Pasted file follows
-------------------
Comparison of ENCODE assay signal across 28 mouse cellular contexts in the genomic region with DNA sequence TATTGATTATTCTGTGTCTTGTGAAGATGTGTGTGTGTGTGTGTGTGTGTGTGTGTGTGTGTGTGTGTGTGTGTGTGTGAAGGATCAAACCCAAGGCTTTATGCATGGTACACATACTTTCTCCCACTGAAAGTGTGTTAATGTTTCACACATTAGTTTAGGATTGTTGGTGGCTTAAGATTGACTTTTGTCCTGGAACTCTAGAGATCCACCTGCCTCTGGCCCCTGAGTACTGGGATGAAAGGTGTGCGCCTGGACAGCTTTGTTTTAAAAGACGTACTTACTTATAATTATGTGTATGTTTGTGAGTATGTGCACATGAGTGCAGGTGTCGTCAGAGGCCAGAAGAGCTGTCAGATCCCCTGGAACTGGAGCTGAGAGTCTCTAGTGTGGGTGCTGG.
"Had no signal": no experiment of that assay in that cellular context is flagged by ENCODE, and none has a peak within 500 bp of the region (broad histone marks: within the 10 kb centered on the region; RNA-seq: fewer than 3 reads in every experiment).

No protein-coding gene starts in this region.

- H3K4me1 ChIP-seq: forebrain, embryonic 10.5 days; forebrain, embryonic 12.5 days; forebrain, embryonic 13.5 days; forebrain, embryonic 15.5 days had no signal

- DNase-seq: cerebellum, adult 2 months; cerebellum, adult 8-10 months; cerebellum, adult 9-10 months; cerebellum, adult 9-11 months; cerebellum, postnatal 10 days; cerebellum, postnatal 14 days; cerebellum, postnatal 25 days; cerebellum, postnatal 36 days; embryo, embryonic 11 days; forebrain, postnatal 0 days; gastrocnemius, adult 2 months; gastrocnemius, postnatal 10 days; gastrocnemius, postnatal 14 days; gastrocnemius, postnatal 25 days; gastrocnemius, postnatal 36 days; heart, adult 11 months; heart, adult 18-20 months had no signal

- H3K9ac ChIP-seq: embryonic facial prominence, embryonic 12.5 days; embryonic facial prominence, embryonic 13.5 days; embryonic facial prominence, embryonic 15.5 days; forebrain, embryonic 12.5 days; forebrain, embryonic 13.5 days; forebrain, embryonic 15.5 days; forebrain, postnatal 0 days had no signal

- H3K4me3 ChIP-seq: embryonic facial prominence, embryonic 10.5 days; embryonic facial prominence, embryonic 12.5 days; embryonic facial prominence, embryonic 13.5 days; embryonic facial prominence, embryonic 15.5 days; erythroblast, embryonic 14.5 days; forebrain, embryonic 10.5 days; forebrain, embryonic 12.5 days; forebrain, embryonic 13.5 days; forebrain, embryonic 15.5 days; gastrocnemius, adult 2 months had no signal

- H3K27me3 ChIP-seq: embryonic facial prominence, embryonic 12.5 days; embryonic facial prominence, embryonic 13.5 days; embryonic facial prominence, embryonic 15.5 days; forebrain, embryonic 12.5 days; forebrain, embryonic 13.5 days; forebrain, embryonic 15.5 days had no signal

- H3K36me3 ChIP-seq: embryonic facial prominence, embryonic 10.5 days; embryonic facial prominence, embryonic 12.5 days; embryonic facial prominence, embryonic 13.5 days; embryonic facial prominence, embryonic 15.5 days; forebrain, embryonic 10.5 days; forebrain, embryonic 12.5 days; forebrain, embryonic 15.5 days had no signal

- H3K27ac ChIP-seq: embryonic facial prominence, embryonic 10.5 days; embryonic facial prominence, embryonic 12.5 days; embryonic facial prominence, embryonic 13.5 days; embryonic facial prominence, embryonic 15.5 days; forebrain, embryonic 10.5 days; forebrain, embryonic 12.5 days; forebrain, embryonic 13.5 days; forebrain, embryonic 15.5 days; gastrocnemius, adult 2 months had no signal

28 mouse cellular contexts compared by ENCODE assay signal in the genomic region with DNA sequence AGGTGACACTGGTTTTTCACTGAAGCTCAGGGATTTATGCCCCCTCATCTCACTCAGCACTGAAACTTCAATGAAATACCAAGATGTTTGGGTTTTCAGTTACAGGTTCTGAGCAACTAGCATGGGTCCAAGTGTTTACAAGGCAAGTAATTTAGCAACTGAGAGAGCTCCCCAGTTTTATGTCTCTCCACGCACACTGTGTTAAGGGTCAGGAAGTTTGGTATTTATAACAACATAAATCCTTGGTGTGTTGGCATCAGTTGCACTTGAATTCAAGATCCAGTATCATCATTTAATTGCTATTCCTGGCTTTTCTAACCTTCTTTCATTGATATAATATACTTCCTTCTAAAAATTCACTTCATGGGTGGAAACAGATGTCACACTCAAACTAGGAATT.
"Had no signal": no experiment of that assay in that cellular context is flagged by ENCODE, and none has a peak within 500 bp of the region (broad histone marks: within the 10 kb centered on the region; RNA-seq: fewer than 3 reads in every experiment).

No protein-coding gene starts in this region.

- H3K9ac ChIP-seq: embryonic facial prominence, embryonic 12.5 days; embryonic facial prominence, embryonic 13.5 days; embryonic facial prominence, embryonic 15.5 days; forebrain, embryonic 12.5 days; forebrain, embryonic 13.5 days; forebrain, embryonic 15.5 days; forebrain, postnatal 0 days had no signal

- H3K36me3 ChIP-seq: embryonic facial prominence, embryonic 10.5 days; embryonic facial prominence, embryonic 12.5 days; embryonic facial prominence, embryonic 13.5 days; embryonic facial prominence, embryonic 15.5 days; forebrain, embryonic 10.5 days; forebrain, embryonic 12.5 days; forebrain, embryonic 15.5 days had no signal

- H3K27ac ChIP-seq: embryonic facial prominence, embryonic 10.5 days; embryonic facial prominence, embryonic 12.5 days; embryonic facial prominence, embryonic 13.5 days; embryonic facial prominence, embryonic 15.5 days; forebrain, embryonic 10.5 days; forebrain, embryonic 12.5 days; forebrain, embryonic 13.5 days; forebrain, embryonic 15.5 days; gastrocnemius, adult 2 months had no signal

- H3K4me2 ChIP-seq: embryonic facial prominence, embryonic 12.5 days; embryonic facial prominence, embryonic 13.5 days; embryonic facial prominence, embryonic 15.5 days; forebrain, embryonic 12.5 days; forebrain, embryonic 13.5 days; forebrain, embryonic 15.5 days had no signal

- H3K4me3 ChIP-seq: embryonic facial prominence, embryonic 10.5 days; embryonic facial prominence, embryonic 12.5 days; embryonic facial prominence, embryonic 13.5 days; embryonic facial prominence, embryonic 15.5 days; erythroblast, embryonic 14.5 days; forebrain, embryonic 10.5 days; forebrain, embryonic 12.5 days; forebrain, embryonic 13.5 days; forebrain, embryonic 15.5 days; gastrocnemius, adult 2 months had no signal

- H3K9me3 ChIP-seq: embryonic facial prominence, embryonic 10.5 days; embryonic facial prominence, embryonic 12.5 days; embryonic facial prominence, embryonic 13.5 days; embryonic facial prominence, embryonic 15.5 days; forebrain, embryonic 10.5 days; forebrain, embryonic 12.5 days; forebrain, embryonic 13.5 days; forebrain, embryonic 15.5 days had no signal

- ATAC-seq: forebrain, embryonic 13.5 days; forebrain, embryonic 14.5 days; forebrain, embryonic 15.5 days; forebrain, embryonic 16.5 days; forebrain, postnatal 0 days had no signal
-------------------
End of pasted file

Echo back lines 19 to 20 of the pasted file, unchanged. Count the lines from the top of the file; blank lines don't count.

- H3K9me3 ChIP-seq: embryonic facial prominence, embryonic 10.5 days; embryonic facial prominence, embryonic 12.5 days; embryonic facial prominence, embryonic 13.5 days; embryonic facial prominence, embryonic 15.5 days; forebrain, embryonic 10.5 days; forebrain, embryonic 12.5 days; forebrain, embryonic 13.5 days; forebrain, embryonic 15.5 days had no signal

- ATAC-seq: forebrain, embryonic 13.5 days; forebrain, embryonic 14.5 days; forebrain, embryonic 15.5 days; forebrain, embryonic 16.5 days; forebrain, postnatal 0 days had no signal